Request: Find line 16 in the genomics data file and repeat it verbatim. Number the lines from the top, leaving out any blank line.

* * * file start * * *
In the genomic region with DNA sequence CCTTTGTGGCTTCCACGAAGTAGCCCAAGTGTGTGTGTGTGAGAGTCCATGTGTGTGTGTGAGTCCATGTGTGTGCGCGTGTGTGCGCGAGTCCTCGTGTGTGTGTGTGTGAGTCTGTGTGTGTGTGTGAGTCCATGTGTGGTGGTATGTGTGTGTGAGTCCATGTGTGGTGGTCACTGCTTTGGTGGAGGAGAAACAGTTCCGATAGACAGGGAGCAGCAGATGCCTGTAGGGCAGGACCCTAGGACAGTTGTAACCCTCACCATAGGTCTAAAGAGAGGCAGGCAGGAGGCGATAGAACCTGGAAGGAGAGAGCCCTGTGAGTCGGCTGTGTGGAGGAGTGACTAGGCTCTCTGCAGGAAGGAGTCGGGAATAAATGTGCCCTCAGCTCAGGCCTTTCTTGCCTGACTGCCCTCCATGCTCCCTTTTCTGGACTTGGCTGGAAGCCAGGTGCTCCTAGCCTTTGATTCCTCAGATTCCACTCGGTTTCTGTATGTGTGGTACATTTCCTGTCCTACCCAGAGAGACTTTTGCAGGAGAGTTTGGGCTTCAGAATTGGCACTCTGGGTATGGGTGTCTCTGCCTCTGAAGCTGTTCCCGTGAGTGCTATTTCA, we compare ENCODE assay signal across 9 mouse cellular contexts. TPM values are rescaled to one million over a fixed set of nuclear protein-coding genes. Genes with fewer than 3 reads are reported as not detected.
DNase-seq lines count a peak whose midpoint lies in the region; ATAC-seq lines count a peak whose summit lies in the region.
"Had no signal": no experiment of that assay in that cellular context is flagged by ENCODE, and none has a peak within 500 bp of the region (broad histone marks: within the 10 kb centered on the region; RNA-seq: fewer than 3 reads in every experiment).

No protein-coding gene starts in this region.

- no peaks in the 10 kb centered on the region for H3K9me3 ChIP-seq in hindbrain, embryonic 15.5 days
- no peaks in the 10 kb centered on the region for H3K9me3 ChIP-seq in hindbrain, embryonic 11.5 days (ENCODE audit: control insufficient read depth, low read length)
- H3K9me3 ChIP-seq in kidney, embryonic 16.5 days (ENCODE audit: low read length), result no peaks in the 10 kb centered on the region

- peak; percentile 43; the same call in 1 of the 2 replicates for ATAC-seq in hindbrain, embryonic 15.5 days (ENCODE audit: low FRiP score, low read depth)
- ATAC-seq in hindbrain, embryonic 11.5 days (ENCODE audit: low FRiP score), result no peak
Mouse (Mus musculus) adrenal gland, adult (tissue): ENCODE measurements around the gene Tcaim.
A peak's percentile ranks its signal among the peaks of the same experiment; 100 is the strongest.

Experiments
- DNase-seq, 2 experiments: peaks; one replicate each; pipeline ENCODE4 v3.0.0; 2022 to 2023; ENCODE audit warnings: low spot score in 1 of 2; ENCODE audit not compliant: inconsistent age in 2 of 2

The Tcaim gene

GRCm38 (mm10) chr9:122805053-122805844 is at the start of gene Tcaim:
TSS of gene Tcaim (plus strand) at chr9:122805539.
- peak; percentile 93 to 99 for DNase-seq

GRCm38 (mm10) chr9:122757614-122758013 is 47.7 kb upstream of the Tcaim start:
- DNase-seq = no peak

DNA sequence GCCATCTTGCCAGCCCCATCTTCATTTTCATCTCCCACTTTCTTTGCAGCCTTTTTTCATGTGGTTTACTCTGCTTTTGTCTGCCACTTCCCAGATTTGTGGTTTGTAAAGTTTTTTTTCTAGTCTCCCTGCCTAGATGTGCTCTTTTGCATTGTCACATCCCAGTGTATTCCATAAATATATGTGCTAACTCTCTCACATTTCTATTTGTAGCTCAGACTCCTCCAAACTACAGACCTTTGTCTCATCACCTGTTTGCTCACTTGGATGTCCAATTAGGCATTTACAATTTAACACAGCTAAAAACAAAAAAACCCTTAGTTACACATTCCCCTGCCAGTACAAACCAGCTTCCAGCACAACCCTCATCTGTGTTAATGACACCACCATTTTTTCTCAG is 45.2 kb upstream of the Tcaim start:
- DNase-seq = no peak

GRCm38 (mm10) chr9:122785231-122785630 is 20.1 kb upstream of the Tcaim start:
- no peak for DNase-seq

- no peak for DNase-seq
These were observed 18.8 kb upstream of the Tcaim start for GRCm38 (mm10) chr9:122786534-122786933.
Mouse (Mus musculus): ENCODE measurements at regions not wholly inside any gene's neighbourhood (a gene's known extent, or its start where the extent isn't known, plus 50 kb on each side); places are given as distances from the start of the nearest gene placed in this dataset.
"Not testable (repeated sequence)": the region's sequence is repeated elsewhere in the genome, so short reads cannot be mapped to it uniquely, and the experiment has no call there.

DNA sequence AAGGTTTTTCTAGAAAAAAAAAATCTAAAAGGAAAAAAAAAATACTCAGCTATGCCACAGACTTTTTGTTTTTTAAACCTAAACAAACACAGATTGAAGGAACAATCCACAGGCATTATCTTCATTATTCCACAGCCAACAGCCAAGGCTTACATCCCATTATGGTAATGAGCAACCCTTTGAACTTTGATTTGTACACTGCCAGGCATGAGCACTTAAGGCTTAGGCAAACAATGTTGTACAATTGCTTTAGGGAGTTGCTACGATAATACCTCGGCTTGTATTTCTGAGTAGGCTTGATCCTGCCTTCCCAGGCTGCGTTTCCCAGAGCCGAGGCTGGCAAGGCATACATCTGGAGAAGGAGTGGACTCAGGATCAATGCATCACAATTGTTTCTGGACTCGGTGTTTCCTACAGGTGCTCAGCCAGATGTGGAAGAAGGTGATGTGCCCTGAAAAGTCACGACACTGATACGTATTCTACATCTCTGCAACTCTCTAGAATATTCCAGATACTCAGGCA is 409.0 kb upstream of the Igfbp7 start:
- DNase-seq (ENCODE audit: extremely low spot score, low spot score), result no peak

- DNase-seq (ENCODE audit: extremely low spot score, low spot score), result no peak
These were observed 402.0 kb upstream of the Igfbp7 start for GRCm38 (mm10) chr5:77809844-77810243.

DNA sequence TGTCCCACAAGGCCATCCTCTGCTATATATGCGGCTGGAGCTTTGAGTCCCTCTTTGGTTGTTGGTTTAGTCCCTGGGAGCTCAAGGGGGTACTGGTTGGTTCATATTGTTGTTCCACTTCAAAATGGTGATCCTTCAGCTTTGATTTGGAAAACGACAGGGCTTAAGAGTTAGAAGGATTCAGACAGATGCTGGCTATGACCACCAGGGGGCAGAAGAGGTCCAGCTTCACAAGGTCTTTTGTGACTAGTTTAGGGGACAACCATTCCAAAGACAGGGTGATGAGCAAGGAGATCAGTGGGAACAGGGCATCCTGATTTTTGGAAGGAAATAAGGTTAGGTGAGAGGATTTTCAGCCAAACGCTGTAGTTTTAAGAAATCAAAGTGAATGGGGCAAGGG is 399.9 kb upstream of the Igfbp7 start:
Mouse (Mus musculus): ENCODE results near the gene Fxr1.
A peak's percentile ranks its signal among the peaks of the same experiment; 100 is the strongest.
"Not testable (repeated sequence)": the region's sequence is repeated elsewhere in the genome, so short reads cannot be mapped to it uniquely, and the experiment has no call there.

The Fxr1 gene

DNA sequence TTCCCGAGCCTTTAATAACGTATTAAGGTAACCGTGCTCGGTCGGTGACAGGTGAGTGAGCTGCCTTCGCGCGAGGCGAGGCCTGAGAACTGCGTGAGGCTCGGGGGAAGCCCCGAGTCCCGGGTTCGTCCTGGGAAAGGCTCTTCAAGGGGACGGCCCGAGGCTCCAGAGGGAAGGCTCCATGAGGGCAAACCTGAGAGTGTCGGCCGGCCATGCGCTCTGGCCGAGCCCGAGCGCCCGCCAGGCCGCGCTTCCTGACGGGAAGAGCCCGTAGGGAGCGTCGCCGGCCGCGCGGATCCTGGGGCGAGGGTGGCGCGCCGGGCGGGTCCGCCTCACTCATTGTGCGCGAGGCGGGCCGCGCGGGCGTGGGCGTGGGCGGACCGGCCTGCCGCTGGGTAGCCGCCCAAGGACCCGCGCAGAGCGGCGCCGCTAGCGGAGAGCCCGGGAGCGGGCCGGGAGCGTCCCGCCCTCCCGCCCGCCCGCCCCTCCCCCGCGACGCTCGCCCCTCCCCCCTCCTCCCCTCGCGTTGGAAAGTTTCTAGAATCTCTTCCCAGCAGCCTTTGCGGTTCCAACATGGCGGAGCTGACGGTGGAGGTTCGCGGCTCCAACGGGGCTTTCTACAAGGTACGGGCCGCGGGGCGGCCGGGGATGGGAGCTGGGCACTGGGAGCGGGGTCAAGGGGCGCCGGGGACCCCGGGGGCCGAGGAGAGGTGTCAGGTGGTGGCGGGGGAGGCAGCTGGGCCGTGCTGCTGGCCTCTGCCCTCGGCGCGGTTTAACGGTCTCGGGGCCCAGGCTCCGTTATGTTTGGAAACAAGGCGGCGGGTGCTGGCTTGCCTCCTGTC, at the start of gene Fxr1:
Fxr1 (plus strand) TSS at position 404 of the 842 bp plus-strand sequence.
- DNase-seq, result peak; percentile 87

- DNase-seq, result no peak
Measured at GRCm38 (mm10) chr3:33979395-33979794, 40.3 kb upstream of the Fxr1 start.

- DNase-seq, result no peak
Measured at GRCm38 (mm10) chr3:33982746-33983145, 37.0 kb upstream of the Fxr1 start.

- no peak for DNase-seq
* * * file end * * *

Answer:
TSS of gene Tcaim (plus strand) at chr9:122805539.